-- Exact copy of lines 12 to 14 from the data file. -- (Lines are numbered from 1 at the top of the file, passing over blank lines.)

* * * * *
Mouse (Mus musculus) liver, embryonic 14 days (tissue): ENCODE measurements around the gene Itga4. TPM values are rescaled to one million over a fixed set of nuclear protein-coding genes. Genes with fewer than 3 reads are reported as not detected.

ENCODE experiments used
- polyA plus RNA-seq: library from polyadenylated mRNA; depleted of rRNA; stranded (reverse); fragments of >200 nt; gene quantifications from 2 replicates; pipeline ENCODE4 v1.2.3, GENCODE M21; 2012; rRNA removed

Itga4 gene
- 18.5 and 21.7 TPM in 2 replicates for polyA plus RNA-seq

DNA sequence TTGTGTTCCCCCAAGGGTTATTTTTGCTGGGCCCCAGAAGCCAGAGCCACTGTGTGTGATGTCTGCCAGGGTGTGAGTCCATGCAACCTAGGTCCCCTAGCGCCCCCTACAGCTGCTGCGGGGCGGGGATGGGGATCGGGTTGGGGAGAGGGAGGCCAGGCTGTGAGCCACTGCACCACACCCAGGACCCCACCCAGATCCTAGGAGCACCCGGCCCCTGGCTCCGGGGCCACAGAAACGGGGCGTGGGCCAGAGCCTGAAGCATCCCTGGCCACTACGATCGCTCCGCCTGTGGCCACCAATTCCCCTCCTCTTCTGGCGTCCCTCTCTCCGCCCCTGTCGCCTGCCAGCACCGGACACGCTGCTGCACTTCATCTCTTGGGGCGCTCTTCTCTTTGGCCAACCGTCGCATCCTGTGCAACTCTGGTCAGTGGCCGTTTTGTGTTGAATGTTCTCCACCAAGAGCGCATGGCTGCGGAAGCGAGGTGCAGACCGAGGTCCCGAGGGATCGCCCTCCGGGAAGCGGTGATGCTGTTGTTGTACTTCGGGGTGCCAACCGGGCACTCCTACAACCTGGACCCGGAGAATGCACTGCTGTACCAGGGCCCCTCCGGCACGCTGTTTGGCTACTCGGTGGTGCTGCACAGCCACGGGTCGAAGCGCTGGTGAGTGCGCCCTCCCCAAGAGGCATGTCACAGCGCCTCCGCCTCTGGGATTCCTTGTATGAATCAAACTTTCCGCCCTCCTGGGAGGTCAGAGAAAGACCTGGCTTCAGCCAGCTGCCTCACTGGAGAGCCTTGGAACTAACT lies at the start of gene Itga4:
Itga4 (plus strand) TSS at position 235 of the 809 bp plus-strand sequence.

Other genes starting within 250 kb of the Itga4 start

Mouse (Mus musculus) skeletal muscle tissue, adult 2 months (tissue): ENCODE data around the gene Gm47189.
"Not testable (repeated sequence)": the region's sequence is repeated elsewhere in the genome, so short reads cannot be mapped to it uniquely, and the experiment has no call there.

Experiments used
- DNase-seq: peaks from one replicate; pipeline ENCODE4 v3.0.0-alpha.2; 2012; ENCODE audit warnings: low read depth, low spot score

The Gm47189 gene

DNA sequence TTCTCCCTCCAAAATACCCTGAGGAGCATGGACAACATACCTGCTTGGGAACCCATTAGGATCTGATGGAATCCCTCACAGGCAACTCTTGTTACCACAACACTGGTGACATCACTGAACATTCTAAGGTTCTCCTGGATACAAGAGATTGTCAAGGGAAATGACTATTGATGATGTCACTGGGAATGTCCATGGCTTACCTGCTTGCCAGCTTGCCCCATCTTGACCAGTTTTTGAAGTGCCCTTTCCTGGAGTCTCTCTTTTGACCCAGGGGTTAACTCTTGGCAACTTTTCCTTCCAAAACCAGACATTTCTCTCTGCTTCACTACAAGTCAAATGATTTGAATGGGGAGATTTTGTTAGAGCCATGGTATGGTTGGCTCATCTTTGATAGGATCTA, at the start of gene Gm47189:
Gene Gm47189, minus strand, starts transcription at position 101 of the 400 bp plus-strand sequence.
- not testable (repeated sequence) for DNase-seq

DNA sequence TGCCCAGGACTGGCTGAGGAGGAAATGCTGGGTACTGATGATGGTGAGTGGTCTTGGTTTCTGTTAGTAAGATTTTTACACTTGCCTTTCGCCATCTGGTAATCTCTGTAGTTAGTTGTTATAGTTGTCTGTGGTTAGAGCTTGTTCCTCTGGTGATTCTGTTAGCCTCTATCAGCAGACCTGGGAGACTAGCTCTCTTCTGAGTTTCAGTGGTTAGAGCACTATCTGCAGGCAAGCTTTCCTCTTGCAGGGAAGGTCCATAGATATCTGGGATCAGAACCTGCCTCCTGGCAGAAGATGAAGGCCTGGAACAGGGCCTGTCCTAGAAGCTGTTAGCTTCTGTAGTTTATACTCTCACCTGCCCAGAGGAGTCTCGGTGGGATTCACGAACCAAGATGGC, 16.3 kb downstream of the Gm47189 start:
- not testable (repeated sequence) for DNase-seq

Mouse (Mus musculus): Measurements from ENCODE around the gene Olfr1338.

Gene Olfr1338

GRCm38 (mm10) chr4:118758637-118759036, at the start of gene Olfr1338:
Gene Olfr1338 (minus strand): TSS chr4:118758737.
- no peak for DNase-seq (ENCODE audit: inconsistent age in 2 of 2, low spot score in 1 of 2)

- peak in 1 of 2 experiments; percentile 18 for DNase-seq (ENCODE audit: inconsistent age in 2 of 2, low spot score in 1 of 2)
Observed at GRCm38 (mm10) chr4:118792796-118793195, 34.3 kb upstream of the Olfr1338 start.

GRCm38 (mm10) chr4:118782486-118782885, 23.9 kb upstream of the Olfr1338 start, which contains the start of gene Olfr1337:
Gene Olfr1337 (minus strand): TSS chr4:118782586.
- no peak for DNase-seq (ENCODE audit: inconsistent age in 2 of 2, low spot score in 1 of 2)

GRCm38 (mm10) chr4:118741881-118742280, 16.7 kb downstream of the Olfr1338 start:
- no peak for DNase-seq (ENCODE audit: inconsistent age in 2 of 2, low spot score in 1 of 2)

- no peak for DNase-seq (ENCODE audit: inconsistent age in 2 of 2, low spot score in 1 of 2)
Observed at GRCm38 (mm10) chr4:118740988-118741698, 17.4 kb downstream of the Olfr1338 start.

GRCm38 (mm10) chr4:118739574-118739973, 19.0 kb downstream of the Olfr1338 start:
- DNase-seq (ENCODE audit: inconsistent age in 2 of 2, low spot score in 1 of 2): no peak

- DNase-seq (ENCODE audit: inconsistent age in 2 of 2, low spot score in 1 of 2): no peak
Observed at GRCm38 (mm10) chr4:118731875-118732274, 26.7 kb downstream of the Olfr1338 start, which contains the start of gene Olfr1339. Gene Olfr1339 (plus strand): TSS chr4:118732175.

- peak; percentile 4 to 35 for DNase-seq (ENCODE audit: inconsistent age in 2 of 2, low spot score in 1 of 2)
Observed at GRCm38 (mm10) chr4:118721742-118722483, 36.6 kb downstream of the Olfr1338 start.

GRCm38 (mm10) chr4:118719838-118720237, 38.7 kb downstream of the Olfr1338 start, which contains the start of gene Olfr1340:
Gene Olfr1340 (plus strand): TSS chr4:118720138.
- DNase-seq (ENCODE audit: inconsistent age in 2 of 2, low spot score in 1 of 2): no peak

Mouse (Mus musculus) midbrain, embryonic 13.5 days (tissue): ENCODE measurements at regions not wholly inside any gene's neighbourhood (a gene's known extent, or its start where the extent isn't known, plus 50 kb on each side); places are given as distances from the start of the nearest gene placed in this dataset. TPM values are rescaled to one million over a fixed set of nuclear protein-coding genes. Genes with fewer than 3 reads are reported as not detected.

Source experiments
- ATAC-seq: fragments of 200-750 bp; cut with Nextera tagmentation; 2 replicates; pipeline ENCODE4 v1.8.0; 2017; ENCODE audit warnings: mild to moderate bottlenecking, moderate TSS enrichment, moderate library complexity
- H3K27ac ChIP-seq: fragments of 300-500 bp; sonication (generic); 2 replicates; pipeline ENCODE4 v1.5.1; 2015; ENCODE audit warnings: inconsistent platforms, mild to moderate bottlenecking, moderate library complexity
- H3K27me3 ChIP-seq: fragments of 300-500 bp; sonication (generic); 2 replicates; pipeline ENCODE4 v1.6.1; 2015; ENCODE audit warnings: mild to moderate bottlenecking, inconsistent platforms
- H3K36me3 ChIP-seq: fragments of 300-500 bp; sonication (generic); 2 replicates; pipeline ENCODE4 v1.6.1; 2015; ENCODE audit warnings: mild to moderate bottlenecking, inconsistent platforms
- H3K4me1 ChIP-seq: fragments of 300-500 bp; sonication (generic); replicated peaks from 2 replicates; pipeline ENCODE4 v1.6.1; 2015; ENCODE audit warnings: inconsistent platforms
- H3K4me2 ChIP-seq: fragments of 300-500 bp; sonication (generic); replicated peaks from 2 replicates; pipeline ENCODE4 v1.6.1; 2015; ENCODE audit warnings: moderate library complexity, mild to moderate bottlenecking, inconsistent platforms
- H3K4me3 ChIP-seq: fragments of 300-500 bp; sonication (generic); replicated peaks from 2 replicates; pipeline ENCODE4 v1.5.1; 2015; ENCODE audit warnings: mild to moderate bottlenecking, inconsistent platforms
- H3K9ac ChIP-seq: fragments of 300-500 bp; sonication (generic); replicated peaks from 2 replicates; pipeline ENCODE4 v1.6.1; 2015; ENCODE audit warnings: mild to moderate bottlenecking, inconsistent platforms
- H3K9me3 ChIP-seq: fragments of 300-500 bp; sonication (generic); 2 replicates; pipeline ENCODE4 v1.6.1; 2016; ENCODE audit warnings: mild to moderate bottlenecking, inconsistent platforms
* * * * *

- DNase-seq: peaks from one replicate; pipeline ENCODE4 v3.0.0-alpha.2; 2012; ENCODE audit warnings: low read depth, low spot score

The Gm47189 gene

DNA sequence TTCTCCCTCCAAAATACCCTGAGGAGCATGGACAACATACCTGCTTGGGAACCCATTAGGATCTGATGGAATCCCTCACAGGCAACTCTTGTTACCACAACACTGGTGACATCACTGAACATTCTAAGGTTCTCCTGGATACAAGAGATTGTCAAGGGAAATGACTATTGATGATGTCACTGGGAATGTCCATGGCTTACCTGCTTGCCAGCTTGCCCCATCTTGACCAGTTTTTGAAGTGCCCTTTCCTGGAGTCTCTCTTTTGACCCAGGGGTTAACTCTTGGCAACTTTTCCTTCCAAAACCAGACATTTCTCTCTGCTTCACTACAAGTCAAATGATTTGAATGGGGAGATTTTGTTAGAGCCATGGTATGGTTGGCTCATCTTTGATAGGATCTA, at the start of gene Gm47189: